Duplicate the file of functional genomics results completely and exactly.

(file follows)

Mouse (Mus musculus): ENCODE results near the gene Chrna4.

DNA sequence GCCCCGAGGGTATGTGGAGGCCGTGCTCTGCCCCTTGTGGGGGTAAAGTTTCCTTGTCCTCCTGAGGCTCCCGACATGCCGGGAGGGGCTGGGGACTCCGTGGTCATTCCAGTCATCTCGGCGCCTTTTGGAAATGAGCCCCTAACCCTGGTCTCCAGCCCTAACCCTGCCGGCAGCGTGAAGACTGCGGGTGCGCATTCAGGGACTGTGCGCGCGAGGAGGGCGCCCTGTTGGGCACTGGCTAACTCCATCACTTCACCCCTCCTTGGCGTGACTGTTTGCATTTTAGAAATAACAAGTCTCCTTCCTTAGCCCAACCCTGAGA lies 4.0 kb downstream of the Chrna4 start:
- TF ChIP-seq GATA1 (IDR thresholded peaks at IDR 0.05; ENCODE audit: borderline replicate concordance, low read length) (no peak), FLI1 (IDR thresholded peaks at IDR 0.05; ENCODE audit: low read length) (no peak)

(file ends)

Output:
Mouse (Mus musculus): ENCODE results near the gene Chrna4.

DNA sequence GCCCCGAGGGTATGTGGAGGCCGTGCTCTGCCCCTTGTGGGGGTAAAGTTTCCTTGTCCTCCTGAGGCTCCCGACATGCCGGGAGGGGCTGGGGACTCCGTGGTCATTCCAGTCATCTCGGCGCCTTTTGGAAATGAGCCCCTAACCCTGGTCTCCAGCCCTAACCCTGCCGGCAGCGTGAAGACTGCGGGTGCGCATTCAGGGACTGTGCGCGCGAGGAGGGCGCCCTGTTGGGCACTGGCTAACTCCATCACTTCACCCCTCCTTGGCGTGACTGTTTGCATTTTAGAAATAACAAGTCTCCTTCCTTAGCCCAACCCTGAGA lies 4.0 kb downstream of the Chrna4 start:
- TF ChIP-seq GATA1 (IDR thresholded peaks at IDR 0.05; ENCODE audit: borderline replicate concordance, low read length) (no peak), FLI1 (IDR thresholded peaks at IDR 0.05; ENCODE audit: low read length) (no peak)